Monday, 3 January 2011

Egg and the Quest to Find Milk Hill

Avebury just before sunrise
As part of the '12 Days of Christmas Challenge', the very imaginative Sarah B set me a challenge to walk from Avebury to Stonehenge - stone circle to stone circle.

I worked out that it would be around 25 miles, just about do-able with nine hours of sunlight. A bit of googling revealed that I could take in the highest point in Wiltshire on the journey too: Milk Hill.

It was just getting light when I arrived at Avebury. I took a few moments to soak up the mysterious atmosphere and then set about locating the White Horse Trail; which I was going to follow for the first part of my journey. The trail took me past Silbury Hill - effectively just an enormous man-made mound - and onwards over the delightfully unspoilt Pewsey Downs. 

The track started to ascend, and I started to get excited about getting up on the roof of Wiltshire. Over the valley I could see Tan Hill, Milk Hill's marginally smaller sibling (by a whole 26cm). Tan Hill is topped with a trig point and it's fairly obvious where it is. Milk Hill, on the other hand, is an elusive beast. The map shows it just as a spot height but you'd think being the highest point in the county would warrant some sort of signage or monument?! I wandered about for a bit, got a bit lost and stuck in between barbed-wire fences whilst committing minor trespassing crimes and eventually found only one thing that could maybe have been the 'summit' (see video).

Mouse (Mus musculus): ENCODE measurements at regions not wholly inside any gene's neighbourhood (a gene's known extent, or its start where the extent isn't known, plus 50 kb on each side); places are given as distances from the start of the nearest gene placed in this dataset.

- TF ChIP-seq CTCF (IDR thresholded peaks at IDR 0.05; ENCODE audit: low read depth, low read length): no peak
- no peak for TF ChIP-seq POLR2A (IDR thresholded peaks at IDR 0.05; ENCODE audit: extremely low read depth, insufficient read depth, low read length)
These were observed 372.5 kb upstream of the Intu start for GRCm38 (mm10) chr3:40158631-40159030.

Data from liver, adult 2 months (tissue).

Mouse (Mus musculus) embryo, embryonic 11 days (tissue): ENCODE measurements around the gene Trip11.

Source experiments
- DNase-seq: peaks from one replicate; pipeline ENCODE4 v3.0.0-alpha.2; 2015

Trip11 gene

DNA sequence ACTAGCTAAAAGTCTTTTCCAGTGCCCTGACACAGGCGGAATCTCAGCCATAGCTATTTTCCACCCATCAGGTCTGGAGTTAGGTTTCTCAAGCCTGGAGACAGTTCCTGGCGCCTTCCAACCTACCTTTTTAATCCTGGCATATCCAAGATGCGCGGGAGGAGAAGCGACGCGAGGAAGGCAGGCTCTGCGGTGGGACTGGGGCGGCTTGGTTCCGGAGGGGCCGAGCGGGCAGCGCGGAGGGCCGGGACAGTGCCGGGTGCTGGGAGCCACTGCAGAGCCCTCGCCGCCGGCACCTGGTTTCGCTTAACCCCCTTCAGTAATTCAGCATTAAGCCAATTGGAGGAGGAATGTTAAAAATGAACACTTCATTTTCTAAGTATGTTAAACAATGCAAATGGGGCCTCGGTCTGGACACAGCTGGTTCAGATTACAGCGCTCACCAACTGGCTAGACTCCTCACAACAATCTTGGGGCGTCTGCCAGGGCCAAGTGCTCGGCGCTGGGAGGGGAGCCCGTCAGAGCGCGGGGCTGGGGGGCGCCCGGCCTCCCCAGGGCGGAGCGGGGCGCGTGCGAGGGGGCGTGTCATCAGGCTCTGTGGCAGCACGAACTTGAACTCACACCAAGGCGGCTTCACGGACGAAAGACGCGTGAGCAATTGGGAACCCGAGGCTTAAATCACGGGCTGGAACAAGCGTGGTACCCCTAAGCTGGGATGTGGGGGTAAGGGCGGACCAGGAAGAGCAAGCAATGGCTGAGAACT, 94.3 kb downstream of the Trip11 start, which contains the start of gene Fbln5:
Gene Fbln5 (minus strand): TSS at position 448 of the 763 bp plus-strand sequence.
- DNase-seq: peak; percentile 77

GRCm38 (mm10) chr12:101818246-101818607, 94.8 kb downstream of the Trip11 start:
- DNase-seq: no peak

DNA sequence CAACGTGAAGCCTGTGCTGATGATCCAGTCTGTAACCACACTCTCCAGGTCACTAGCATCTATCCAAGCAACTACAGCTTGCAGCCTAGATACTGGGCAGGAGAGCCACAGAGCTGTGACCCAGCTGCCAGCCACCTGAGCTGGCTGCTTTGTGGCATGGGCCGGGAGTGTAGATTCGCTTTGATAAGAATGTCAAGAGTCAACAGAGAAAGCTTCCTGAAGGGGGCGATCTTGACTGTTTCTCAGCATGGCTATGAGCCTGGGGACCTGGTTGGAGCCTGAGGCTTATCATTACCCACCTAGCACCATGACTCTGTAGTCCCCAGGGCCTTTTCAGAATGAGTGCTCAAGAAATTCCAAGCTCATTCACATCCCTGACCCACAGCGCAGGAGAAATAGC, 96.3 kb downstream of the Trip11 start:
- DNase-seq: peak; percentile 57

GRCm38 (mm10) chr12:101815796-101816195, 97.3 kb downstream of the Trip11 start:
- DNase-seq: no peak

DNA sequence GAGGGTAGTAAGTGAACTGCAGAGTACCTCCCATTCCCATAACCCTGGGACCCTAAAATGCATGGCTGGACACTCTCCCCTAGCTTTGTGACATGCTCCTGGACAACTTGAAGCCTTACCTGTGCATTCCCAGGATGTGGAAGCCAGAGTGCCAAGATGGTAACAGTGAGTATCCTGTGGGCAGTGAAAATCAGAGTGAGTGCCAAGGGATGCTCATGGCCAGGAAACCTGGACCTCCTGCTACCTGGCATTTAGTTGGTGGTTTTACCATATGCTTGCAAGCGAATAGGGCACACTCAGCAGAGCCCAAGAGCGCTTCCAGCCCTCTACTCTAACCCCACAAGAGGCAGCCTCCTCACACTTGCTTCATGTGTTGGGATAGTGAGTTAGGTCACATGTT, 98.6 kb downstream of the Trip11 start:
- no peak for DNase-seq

A white horse in front of
the White Horse
Feeling a bit disappointed with Milk Hill, I cheered myself up by munching on a cereal bar and went on with my walk. I passed the White Horse of Pewsey (just above which was another knobbly bit of hill that could have been Milk Hill) and then ambled through the lovely villages of Alton Priors and Alton Barnes.

The completely frozen
Kennet and Avon Canal
A swift turn off at The Barge Inn (and I almost felt compelled to, with a name like that) led me down to the very iced over Kennet and Avon Canal. The canal is beautiful with a range of barges and boats moored up along the bank.

After I'd meandered along the canal for a couple of miles, I went through another village or two, passed a couple of churches and cautiously crossed through fields with mean looking cows. After all that, I hit Salisbury Plains and I knew I was on the home stretch.

Unfortunately the path I had intended to take off the Plains and towards Stonehenge had been blocked off, so I had to take a diversion which had me finishing my hike at Woodhenge instead. Woodhenge sadly, is nowhere near as spectacular as Stonehenge and really just looks like a giant boy has dropped his building blocks. I'm not entirely convinced that it is a neolithic monument whatsoever! Nonetheless is was a very pleasant spot to finish my walk.

8 hours, 24.19 miles. Challenge complete.

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